The Minister for Lands and Natural Resources, Samuel A. Jinapor, has announced that the 3% withholding tax on unprocessed gold which encouraged smuggling in the mining sector has been slashed by half to 1.5%.
He said the1.5% rate will now be collected at the point of production, specifically the mining sites.
The minister reiterated that the President’s intent of “indigenising” the whole mining framework to ensure that mining companies retain the full value chain in the country.
Taking his turn at the “Minister’s Press Briefing” at the Ministry of Information in Accra on Tuesday, Mr. Jinapor stated that there is more issues in the mining sector, particularly galamsey, and the ministry is determined to be what he called “up to the task.”
“We cannot resolve all the problems in the mining sector within the period that we’ve been in office and it’s even not possible to resolve all the problems ever but what is important is to take the sector to a satisfactory position and we are on the right track,” he pointed out.
He called for more support for the ministry and the Minerals Commission to achieve more in the mining sector.
The Chief Executive Officer of the Minerals Commission, Martin Ayisi, set the records straight with respect to their operations, saying “we do not issue licences, we only regulate the mining sector.”
He highlighted some achievements the commission has chalked in the last eight months since he assumed office as CEO, saying the commission has abolished the paper based application effective November 1, 2021, digitised all office records across the country and have also commenced online application for small scale miners, of which 1,700 have already registered.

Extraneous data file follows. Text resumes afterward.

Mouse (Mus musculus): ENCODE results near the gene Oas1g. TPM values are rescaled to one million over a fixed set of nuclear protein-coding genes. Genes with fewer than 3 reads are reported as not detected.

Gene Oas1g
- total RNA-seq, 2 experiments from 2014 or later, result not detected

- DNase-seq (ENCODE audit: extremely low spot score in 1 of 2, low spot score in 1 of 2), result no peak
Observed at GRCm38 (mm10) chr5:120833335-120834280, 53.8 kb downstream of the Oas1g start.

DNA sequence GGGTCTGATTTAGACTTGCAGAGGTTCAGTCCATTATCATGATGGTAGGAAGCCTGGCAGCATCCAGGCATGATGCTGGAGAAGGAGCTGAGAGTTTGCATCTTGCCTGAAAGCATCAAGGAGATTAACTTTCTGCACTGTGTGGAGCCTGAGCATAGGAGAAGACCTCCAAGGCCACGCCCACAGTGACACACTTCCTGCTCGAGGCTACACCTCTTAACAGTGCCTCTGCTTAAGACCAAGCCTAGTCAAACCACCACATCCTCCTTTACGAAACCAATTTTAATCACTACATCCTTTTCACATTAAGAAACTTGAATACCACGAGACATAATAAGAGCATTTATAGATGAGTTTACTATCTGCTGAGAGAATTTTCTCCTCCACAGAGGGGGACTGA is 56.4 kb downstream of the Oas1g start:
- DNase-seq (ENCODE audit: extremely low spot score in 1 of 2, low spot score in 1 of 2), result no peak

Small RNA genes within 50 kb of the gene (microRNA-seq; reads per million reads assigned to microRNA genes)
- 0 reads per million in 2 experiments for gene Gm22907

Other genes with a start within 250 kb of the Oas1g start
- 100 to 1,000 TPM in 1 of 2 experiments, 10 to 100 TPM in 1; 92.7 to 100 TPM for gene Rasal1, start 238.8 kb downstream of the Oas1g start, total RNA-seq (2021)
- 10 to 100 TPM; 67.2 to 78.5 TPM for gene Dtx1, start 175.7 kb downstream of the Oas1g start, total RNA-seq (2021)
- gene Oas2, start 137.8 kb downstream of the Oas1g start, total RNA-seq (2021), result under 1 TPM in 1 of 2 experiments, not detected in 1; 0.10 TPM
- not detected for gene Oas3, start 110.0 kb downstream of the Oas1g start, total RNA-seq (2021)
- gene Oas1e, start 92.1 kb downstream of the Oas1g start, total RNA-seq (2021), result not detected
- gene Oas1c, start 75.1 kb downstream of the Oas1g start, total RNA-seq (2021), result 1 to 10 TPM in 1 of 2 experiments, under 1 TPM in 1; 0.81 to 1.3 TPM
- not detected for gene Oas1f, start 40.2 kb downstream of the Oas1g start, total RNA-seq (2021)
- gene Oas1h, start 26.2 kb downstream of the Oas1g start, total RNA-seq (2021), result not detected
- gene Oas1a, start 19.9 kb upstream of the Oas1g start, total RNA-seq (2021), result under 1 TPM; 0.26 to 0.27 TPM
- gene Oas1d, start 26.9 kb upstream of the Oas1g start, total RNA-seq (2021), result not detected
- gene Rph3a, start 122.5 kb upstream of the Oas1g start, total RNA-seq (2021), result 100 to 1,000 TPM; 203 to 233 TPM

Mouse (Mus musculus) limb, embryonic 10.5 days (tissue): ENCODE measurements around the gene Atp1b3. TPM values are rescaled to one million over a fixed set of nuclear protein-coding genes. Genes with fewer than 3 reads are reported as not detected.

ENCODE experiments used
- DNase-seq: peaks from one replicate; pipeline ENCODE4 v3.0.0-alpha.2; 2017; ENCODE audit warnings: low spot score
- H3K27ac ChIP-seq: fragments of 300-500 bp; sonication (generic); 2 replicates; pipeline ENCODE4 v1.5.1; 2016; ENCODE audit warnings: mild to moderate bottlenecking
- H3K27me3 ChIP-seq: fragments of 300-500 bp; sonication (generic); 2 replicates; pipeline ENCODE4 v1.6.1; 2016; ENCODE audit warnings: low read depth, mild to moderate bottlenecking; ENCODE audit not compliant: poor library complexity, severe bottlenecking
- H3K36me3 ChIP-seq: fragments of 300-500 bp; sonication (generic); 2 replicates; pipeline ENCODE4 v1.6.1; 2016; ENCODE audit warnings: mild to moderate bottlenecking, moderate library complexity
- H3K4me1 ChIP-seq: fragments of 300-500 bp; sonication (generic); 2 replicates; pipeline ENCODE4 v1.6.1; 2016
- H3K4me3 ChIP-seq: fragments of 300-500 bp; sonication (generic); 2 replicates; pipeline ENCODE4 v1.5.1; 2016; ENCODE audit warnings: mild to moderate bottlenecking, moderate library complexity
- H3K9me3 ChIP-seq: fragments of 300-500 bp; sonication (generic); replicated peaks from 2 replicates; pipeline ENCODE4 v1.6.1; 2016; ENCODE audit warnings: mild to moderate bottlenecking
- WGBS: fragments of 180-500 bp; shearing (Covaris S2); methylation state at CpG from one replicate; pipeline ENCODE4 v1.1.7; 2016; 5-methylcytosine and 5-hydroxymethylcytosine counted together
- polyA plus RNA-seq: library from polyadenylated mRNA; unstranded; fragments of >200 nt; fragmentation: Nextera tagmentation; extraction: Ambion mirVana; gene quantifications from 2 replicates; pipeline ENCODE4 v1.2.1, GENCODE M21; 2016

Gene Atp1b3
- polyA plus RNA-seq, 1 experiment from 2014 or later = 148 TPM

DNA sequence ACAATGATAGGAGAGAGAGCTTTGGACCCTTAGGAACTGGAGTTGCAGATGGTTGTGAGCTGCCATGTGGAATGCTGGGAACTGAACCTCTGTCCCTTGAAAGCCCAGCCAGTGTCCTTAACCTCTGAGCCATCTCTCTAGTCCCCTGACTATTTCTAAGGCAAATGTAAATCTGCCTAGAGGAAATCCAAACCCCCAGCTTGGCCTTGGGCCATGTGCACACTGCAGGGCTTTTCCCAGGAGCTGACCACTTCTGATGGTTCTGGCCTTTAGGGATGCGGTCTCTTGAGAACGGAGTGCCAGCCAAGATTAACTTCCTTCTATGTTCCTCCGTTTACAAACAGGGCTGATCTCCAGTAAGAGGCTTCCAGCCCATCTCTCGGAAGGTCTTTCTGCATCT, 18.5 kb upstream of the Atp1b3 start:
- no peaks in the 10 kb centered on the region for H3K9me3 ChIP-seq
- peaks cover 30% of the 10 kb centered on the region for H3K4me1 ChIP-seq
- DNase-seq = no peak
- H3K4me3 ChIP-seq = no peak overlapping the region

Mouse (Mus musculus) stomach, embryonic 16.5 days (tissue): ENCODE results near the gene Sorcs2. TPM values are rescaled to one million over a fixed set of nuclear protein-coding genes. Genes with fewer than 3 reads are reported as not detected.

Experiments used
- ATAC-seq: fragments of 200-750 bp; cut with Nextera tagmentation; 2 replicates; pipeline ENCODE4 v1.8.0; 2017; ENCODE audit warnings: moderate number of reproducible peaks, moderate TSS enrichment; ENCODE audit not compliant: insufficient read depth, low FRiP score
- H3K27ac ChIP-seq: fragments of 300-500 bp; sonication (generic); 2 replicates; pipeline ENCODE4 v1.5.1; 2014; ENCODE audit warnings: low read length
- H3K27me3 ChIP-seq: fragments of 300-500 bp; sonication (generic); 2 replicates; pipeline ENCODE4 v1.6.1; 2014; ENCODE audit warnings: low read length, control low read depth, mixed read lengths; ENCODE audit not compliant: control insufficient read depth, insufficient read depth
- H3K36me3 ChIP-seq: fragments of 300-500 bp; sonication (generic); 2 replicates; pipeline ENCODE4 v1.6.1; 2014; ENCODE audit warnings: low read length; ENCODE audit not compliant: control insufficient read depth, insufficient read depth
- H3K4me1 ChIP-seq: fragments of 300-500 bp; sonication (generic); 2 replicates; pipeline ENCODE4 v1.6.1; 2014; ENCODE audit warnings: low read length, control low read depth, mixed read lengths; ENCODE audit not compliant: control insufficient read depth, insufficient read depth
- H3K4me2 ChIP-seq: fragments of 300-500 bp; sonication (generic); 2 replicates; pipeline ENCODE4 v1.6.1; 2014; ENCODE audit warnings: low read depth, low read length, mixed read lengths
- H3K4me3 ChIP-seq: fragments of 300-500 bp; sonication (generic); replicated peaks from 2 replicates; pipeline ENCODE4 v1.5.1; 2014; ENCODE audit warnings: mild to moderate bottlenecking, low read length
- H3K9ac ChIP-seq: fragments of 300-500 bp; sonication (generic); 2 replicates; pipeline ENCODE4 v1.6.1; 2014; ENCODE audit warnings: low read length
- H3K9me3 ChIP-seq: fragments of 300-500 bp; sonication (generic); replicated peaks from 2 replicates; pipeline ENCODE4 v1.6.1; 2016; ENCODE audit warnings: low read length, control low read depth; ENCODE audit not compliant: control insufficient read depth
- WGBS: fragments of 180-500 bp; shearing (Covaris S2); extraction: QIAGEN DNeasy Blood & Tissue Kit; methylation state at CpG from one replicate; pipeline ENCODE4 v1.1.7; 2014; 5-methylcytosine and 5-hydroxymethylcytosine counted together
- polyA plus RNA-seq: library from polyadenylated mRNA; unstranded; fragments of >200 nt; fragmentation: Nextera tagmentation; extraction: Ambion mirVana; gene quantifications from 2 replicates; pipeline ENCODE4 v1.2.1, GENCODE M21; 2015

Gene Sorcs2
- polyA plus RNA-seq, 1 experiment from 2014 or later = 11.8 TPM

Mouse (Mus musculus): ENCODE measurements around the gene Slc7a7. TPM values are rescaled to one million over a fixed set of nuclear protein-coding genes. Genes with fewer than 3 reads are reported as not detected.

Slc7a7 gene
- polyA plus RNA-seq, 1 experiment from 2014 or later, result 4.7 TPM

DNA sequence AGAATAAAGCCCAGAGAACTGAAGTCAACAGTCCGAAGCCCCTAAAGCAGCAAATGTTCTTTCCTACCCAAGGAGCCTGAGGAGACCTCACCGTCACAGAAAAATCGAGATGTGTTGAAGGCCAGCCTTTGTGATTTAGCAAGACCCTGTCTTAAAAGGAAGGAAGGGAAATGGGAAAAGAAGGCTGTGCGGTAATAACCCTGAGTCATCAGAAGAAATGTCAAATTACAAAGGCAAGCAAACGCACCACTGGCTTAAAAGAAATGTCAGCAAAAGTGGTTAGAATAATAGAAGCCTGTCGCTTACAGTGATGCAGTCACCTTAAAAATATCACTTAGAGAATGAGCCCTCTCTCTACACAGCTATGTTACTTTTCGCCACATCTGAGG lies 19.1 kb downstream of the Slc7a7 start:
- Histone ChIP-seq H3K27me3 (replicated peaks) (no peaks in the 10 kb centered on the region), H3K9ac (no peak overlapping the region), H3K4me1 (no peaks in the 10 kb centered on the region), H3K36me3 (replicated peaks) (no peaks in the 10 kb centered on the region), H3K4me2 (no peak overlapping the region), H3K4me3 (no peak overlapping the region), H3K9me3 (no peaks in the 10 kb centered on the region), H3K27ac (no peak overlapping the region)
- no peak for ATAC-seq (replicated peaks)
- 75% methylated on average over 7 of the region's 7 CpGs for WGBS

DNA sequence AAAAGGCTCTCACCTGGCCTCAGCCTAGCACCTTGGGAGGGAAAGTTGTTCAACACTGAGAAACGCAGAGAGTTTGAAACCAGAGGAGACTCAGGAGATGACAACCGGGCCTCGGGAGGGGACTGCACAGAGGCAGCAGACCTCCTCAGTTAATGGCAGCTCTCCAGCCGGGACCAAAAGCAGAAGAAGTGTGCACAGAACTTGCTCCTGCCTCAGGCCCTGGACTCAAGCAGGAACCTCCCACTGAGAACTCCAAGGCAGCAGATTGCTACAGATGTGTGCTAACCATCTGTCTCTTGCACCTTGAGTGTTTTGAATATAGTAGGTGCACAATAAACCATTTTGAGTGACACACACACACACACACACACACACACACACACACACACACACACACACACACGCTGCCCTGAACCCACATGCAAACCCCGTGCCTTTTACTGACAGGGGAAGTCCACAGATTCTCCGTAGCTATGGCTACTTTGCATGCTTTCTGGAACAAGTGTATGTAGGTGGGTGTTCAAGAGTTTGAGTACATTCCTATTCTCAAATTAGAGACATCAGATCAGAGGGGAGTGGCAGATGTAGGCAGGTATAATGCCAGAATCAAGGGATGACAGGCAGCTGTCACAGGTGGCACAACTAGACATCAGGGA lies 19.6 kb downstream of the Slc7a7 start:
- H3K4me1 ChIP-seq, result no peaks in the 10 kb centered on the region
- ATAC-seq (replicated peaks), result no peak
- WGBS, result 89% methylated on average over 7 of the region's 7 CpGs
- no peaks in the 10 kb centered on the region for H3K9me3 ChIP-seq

He mentioned that up to 11 new items have been added to the local content listing and said there is a directive that surface mining operations on a large scale are now to be fully taken over by Ghanaians, catering services, drilling services, and 20% of the financial services of mining are also to go through Ghanaian banks which will positively impact on the banks and the local economy.
The CEO added that they believe that Ghanaians are now ready and have the capacity to undertake these duties on a large scale.
He, however, admitted that Ghanaians are not technologically ready for the underground mining on large scale but are allowed to partner foreigners on that front.
He said to ensure proper and effective monitoring, 20 pickup vehicles will be provided through the efforts of the sector minister before the year ends and the commission is constructing new offices across the country and also renovating laboratories to enhance their work.
The CEO said that the Community Mining Scheme (CMS) oversight committee will be rolled out soon, adding that 100 mercury free machines will be provided to help stop the use of mercury in mining.
He said the Reclamation Programme to restore lost lands through mining have started in Kumasi and will be continued in the Central and Western North regions.
Present at the briefing were the Deputy Minister in charge of Lands and Forestry, Benito Owusu Bio, Deputy Minister in charge of Mines, George Mireku Duker, the Deputy Minister for Information, Fatimatu Abubakari, the Advisor to the Minister on Mines, Benjamin Aryee, and a Deputy CEO of the Minerals Commission, Samuel Tika.